Writing Contest: Semifinalist
After High School
What I have been anticipating and dreaming about these past four years has finally come: high school graduation. It is frightening yet thrilling to think that I will be moving on into a second stage of my life, a stage new and unknown. What exactly will I be doing? Should I continue my education at college, immediately get a job, or possibly travel the world, which is something I have always wanted to do. I know that whatever choice I make, it will determine the foundation of my life career. Therefore, such a choice cannot be handled easily. There are so many options and factors to consider. Fortunately, with the help of my family, friends, educators, and environment, I will be able to come to a conclusion that satisfies me. First and foremost, I must ask myself what I aim to do with my life and what is most important to me. While others may seek different goals, I find myself looking for something simpler and much more satisfying: happiness. Which route in my life will bring me the most happiness?
As of now, I find that my interests and strengths lie in the medical field; though I do not know which professional path I will be taking. My plan is to attend a four-year college to receive my bachelor’s degree and possibly go to medical school. When comparing my opportunity costs, although I will be losing many years when I could have been traveling or working, and thousands of dollars I could have spent buying a house of my own, I believe that this is the best path to take in order to earn the education and skills I will need in order to pursue a medical career. For now, I feel that a medical career is something that I would gladly pursue and enjoy doing; therefore, I will strive to obtain one. Although my education will be extremely costly, both in money and in time—especially with both undergraduate and graduate years—I feel that putting in the years to become a doctor or perhaps a surgeon will be beneficial to me later in my life. The money I will earn from my desired profession will be greater than the amount I put in for college and medical school. Therefore, I feel that my benefits would greatly outweigh my costs. However, one downfall is that while I may be able to earn back the money I used to pay for school, I will never be able to buy back the hours, weeks, and years I spent studying in school. The other option that could get me money much faster and not utilize so much of my time would be to join the workforce right away. However, in analyzing this decision, although I would not need to spend as much time in school, a high school education would not be able to provide me with a job that would earn even close to the amount of money I could make if I were to dedicate the time to becoming a doctor. Therefore, I do not believe that joining the workforce right after high school would be a wise choice. I also believe that by taking more time for medical studies, I will become more knowledgeable and skilled and therefore contribute more to society.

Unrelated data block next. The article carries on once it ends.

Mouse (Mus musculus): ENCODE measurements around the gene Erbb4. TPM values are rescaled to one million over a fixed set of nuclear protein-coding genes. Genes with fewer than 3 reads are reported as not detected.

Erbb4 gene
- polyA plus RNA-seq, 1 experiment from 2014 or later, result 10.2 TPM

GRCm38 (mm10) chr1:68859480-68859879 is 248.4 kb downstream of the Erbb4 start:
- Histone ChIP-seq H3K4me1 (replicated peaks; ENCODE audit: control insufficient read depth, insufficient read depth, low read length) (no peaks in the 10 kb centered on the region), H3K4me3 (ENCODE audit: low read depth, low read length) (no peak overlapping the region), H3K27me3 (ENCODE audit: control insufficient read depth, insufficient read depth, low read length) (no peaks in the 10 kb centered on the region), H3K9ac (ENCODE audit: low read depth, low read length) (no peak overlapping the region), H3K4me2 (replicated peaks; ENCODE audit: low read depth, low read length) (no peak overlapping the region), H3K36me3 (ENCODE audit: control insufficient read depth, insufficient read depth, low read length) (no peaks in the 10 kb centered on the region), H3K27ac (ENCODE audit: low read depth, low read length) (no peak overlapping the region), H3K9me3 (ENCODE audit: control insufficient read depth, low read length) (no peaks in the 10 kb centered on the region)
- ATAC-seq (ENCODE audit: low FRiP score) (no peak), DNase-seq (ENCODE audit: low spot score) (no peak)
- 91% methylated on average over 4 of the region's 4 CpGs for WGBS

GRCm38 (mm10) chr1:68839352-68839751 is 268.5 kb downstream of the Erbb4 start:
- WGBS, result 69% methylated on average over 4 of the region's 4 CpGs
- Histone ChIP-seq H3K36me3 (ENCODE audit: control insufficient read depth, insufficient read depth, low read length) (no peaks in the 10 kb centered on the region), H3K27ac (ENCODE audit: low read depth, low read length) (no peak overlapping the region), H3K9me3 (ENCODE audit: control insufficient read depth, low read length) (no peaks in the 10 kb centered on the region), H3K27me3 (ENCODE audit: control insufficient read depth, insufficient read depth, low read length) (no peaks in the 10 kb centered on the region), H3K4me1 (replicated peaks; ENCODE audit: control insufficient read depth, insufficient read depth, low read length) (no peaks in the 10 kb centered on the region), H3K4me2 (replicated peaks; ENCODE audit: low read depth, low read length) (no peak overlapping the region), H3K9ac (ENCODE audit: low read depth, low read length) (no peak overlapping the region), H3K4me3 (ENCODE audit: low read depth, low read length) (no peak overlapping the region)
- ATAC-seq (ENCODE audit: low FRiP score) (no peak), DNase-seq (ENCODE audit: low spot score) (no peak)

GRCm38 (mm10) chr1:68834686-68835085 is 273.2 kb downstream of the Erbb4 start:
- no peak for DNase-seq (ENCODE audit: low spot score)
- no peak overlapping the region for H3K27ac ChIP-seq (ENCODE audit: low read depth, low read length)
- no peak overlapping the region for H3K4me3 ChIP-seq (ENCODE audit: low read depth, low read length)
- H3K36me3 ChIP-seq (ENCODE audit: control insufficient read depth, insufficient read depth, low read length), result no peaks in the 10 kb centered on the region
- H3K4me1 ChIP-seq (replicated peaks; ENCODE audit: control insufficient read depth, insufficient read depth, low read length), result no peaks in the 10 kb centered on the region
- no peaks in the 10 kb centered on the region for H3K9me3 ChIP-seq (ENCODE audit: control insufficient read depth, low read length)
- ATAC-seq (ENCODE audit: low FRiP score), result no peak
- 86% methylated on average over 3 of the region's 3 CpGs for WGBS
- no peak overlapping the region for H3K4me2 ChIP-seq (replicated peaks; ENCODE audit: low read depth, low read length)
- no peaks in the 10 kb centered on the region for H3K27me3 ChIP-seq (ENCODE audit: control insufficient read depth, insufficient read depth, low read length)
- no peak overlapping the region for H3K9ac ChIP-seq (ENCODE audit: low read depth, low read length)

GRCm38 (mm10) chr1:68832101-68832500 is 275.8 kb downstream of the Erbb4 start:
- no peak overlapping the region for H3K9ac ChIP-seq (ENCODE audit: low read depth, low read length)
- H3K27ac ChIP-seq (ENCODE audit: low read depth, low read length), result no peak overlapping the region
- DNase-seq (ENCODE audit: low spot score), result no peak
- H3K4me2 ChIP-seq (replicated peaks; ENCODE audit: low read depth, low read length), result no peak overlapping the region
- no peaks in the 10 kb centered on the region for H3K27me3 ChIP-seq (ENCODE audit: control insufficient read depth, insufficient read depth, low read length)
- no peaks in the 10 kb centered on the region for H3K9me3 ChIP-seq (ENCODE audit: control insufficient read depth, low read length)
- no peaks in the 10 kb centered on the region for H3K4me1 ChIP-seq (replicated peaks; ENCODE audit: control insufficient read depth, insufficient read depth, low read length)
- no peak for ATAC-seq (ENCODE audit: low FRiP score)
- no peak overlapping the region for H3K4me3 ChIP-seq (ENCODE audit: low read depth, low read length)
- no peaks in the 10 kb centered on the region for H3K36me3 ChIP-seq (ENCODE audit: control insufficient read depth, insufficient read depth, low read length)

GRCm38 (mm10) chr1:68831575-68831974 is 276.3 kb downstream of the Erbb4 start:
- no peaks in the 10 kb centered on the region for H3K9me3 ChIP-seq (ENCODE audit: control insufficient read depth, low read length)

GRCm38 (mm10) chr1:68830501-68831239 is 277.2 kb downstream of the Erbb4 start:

Pediatricians, surgeons, and psychiatrists are always needed because they are essential for all people. On an economic supply-demand scale, there is an inelastic demand, a demand that will never decrease no matter how high prices rise. People will always need pediatricians for checkups, surgeons to repair a broken shoulder or operate on a damaged heart, and psychiatrists to relieve their inner conflicts. I also feel that I would be able to help impoverished men, women, and children in third-world countries and provide them with the medical treatment they need. It has always been something I wanted to do since I was a child. Aside from helping others, I will also be helping myself and my family in the future. A steady, well paid job will ensure the wellbeing of my children and their educational future. I will not have to worry about providing enough food for my children or about next month’s rent. I will be confident of having enough resources to raise my family in a secure and comfortable environment.
There are many possible incentives I could obtain by following my economic decision. One such incentive could be the lifelong security of living in a comfortable home, never having to worry about not having enough clothes or running out of meals. Another would be providing a safe and prosperous life for my children and their education. A third could be the reward of helping others live an easier life, providing them happiness. In the end, however, the strongest force pushing me to obtain my goal would be a personal incentive. It would be an incentive that only I could give myself; I would have to push myself through every college course and every Friday night I spend studying. And that is the incentive to reach my goal of happiness—enjoyment in studying medicine and helping others.